On that score, our precedent favors bright lines and sharp corners, including unswerving fidelity to statutory language: "Text is the alpha and the omega of the interpretive process."[14] Judges are minders, not makers or menders. All to say, we must take Congress at its word, presume it meant what it said, and refuse to revise statutes under the guise of interpreting them.[15]

         True, congressional handiwork is now and again imprecise-sometimes inadvertently, sometimes intentionally. But judges rarely need secret decoder rings to decrypt legislative language. Statutory language, like all language, is suffused with age-old interpretive conventions. And judges, like all readers, must be attentive not to words standing alone but to surrounding structure and other contextual cues that illuminate meaning.[16]

         This case is about the legal interpretation of three words-"other legal process"-but that task requires us to discern the meaning of accompanying words and how they are knit together.[17] Robotic literal parsing can sometimes cloak rather than clarify.[18] In this case, familiar linguistic clues-not to mention on-point Supreme Court precedent-reveal § 407(a)'s semantic import as a harmonious whole.

         B

         Our inquiry begins and ends with the text of § 407(a), which limits the taking of Social Security benefits:

The right of any person to any future payment under this subchapter shall not be transferable or assignable, at law or in equity, and none of the moneys paid or payable or rights existing under this subchapter shall be subject to execution, levy, attachment, garnishment, or other legal process, or to the operation of any bankruptcy or insolvency law.

         The phrasing of the bolded language requires application of the ejusdem generis canon: "[w]here general words follow specific words in a statutory enumeration, the general words are construed to embrace only objects similar in nature to those objects enumerated by the preceding specific words."[19]Section 407(a) follows this familiar semantic structure, meaning the follow-on phrase "other legal process" is limited to processes like "execution, levy, attachment, [or] garnishment." Common phrasing; common-sense meaning. A broader reading would "fail[] to give independent effect to the statute's enumeration of the specific categories" earlier in the sentence.[20]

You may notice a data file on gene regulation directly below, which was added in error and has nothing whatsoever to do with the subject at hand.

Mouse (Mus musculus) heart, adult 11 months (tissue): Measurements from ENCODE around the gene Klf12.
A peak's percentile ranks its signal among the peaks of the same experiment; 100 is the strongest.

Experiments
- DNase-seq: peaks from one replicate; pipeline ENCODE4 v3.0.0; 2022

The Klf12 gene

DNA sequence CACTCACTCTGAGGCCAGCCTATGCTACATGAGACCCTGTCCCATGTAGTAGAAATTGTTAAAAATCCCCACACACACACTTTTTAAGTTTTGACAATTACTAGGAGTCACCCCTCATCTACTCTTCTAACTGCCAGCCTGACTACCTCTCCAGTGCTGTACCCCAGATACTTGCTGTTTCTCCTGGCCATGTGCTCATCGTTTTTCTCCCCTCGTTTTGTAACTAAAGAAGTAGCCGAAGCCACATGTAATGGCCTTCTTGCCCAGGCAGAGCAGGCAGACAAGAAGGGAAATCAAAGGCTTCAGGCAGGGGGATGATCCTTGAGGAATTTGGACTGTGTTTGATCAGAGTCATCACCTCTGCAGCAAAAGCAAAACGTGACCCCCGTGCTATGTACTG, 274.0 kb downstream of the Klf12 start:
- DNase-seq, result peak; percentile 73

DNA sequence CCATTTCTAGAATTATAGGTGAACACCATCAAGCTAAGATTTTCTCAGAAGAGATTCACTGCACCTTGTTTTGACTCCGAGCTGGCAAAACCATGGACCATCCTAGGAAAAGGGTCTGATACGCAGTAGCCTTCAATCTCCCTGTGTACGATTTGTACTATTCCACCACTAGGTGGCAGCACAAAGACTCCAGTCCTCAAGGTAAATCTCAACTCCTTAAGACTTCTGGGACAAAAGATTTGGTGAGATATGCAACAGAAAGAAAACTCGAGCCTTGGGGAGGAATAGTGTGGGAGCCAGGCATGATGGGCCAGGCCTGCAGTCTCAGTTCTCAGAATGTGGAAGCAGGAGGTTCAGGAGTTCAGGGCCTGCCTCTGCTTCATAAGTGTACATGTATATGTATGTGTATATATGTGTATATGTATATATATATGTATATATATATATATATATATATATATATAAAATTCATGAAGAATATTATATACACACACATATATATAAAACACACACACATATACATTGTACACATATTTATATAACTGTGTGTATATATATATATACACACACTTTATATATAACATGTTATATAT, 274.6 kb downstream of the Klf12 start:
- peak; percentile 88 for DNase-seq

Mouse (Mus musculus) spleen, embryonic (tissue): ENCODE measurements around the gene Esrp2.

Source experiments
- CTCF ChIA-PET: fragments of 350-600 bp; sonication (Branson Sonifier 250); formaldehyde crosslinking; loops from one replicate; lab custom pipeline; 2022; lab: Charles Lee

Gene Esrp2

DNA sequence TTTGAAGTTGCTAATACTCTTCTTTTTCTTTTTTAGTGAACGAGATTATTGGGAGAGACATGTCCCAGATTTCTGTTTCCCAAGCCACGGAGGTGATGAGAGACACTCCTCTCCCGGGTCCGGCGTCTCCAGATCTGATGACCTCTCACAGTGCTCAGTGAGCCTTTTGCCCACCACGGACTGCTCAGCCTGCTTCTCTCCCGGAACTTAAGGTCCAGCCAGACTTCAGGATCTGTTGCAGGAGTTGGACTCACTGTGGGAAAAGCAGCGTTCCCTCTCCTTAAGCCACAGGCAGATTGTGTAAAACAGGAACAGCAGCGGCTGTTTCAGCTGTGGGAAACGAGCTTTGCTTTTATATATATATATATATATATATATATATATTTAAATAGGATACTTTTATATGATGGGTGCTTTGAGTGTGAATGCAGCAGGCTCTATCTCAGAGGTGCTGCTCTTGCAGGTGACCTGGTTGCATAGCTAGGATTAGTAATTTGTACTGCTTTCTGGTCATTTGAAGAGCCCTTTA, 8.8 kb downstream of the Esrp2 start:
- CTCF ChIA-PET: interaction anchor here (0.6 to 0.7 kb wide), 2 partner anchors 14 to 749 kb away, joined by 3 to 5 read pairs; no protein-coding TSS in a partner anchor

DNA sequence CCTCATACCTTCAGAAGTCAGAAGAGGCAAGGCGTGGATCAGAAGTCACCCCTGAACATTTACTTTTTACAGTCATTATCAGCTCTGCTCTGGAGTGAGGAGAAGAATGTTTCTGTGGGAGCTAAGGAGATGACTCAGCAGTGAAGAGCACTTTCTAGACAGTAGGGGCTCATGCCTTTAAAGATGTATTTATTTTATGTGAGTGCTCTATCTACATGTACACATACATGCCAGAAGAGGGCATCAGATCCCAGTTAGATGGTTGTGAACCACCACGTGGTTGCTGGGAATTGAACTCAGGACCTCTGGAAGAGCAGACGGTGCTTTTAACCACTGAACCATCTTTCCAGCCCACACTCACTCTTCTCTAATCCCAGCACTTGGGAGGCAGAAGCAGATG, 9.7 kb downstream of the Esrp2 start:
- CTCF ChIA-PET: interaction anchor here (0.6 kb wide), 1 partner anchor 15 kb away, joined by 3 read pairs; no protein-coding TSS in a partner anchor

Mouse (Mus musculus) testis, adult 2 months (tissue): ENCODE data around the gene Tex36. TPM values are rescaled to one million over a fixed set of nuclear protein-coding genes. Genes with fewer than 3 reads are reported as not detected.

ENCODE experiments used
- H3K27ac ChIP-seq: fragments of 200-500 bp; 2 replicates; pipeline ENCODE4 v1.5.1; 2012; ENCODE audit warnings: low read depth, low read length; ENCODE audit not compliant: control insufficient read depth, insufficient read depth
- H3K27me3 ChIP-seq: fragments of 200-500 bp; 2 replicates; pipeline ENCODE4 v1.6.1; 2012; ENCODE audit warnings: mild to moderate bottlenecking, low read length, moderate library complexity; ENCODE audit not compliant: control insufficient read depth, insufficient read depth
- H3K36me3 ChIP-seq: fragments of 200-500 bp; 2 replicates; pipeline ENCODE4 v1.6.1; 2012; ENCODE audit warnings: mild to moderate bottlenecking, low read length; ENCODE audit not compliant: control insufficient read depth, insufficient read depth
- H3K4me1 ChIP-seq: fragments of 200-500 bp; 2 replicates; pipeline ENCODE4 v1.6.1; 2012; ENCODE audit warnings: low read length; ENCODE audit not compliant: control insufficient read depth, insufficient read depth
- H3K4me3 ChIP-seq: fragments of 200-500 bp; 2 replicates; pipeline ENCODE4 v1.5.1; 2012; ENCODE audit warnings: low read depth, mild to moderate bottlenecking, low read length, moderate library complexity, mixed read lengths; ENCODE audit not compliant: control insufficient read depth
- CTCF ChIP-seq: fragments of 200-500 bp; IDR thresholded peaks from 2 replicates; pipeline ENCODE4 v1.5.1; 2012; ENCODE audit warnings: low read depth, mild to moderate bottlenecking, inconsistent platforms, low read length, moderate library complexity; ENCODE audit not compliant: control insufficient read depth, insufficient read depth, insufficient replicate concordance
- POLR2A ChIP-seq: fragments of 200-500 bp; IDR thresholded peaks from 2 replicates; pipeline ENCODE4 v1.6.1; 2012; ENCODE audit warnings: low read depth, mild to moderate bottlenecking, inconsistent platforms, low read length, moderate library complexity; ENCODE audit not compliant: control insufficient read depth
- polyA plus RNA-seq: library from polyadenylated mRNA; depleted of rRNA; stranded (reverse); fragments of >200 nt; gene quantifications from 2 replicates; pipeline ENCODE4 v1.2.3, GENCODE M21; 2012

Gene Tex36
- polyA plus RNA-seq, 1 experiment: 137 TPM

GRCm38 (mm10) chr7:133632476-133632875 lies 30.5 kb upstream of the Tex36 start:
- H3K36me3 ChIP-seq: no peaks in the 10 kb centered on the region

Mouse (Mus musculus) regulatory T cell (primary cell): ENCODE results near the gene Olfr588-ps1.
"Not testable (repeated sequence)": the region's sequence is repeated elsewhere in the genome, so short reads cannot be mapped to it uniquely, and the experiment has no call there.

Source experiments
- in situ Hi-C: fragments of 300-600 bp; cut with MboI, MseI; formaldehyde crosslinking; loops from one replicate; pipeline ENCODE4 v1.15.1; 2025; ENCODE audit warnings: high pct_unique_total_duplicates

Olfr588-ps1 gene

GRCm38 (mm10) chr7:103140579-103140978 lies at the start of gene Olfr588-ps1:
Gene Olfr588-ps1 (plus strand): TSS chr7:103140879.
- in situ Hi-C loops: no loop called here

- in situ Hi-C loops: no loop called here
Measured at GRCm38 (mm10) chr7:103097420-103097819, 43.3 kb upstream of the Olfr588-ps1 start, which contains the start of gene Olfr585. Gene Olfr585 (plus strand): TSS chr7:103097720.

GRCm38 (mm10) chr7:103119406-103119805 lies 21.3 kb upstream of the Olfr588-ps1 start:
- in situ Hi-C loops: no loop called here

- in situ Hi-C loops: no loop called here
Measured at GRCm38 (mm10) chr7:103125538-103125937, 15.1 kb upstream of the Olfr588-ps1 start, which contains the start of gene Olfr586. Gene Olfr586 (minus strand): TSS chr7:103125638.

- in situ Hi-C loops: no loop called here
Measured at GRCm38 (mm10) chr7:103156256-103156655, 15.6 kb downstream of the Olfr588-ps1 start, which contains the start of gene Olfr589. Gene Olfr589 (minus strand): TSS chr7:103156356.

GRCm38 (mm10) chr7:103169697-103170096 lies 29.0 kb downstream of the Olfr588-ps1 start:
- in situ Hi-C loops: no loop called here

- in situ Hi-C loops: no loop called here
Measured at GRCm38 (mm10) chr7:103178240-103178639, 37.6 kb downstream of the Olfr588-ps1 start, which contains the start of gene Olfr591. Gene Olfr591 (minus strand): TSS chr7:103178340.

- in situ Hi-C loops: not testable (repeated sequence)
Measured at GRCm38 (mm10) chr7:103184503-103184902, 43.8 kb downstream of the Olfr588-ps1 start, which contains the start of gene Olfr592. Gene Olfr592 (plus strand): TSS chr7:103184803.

The Supreme Court agrees. In Keffeler, the Court held that the "usual rules of statutory construction" require a "restrictive understanding of 'other legal process.'"[21] The issue was whether the state of Washington could use children's Social Security benefits to reimburse itself for their foster care.[22] The plaintiffs contended that this unlawfully subjected the children's benefits to "other legal process."[23] The Court invoked both ejusdem generis and noscitur a sociis.[24] It held that "other legal process" in context means "process much like the processes of execution, levy, attachment, and garnishment" and so requires (1) "utilization of some judicial or quasi-judicial mechanism," (2) "by which control over property passes from one person to another," (3) "to discharge or secure discharge of an allegedly existing or anticipated liability."[25] So Washington's use of Social Security money to offset foster care expenses was not "other legal process." It did not use judicial or quasi-judicial means; did not pass control of any funds (which were already in the state's possession because it had "representative payee" status under the Act); and did not discharge an enforceable obligation.[26]

         Applying Keffeler to this case, the specter of prosecution is not "other legal process." Although the threat led to a transfer of property, and arguably discharged a Chapter 841 liability, it did not use a judicial or quasi-judicial mechanism. A threat of future action is not an "exercise of some sort of judicial or quasi-judicial authority to gain control over another's property" as Keffeler puts it.[27] Congress protected Social Security beneficiaries from judicially enforced transfers, not threats of liability.[28]

         Reed's contrary cases are distinguishable or otherwise unpersuasive in light of Keffeler. First are two other Supreme Court cases interpreting § 407(a). In Philpott v. Essex County Welfare Board, the Court prohibited New Jersey from attaching a man's Social Security money to secure his repayment of state welfare benefits.[29] The Court held that this action "was an attempt to subject the money to 'levy, attachment . . . or other legal process'" and thus violated § 407(a).[30] Similarly, in Bennett v. Arkansas the Court held that Arkansas could not "attach certain federal [Social Security] benefits paid to individuals who are incarcerated in Arkansas prisons."[31]

         Both Philpott and Bennett are distinguishable. They do not interpret "other legal process." Rather, as the Court explained in Keffeler, "both Philpott and Bennett involved judicial actions in which a State sought to attach a beneficiary's Social Security benefits . . . . Unlike the present case, then, both Philpott and Benn ...